|Publication number||US8115892 B2|
|Application number||US 13/018,266|
|Publication date||Feb 14, 2012|
|Filing date||Jan 31, 2011|
|Priority date||Aug 8, 2006|
|Also published as||US7683983, US7911565, US20080036948, US20100118235, US20110124260, WO2008018948A1|
|Publication number||018266, 13018266, US 8115892 B2, US 8115892B2, US-B2-8115892, US8115892 B2, US8115892B2|
|Inventors||John Z. Zhong, Wei Chen, Cheng Chen, Victor H. E. Yin, Shawn R. Gettemy|
|Original Assignee||Apple Inc.|
|Export Citation||BiBTeX, EndNote, RefMan|
|Patent Citations (4), Referenced by (1), Classifications (7), Legal Events (1)|
|External Links: USPTO, USPTO Assignment, Espacenet|
This application is a divisional application of, and hereby claims priority under 35 U.S.C. §120 to, application Ser. No. 12/689,762, titled “Display that Emits Circularly-Polarized Light,” by inventors John Z. Zhong, Wei Chen, Cheng Chen, Victor H. E. Yin, and Shawn R. Gettemy, filed 19 Jan. 2010. This application also claims priority under 35 U.S.C. §120 to Ser. No. 11/500,677 (which is issued as U.S. Pat. No. 7,683,983), titled “Display that Emits Circularly Polarized Light,” by inventors John Z. Zhong, Wei Chen, Cheng Chen, Victor H. E. Yin, and Shawn R. Gettemy, filed 8 Aug. 2006, to which this application's parent application Ser. No. 12/689,762 also claims priority.
1. Field of the Invention
The present invention generally relates to liquid crystal displays. More specifically, the present invention relates to a liquid crystal display that emits circularly-polarized light and thereby reduces perceived distortion when the display is viewed through linearly-polarizing filters such as polarized sunglasses.
2. Related Art
Explosive growth in the popularity of mobile communication and computing devices has created a burgeoning demand for low-power displays. Most portable digital devices include at least one display screen to output information to users. Liquid crystal displays (LCDs), which are based on polarization optics and typically employ linear polarizers on their front surfaces, are frequently used in portable devices. LCDs emit linearly-polarized light, with an electric field that vibrates only in one direction.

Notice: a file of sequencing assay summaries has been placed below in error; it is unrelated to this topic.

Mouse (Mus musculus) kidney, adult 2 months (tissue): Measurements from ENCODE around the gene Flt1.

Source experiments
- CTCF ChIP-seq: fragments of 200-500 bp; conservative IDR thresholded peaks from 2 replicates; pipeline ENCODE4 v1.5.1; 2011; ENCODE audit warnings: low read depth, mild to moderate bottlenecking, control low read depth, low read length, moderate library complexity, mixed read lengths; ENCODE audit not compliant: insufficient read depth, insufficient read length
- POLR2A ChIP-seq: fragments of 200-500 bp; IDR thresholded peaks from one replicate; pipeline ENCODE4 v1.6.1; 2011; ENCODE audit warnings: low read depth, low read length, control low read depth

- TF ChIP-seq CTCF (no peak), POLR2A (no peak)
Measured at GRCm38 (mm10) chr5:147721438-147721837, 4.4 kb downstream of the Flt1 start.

The use of portable computing devices outdoors or in other bright environments can result in users viewing such devices through polarized sunglasses, which typically only allow through light with an electric field that vibrates in the vertical direction. Hence, a user looking at the LCD display of a portable device, such as a global positioning satellite (GPS) receiver, portable music player, or personal digital assistant (PDA), may see a distorted image in the display when viewed through polarized sunglasses, due to the polarized filters in the sunglasses blocking the light when the display is viewed from some angles. Depending on the angle at which the device is held or viewed, the image might be clear, completely dark, or somewhere in-between. An image might be further distorted when a lens cover is placed in front of the display for protection or industrial design, because such lens plastics are typically manufactured without good control of optical birefringence, which can result in non-uniform optical retardation. As a result, when viewed through polarized sunglasses, the image may appear to include numerous color- and gray-shade artifacts.
Hence, what is needed is an apparatus and a method for alleviating the above-described display issues.
One embodiment of the present invention provides a display that emits circularly-polarized light. This display includes a display mechanism that emits linearly-polarized light and a layer placed in the path of the linearly-polarized light. The layer receives the linearly-polarized light on one surface, converts the linearly-polarized light to circularly-polarized light, and then emits the circularly-polarized light from another surface. By emitting circularly-polarized light, the display reduces the perceived distortion found at some angles when the display is viewed through a linearly-polarizing filter.
In a variation on this embodiment, the linearly-polarizing filter is a polarizing sunglass lens. In this embodiment, the portable computing devices containing such displays can hence be viewed outdoors or in other bright environments through polarized sunglasses with less perceived distortion.
In a variation on this embodiment, the layer is a retardation film with a higher refractive index in a first direction than in a second, which is perpendicular to the first direction.
In a further variation, the first direction in the retardation film is aligned 45 degrees with respect to the plane of the linearly-polarized light emitted by the display mechanism.
In a further variation, the thickness of the retardation film is tuned to convert linearly-polarized light to circularly-polarized light.
In a variation on this embodiment, the layer is: laminated on top of the display mechanism; a film in front of the display mechanism; and/or incorporated into a display cover which can be attached to the display mechanism.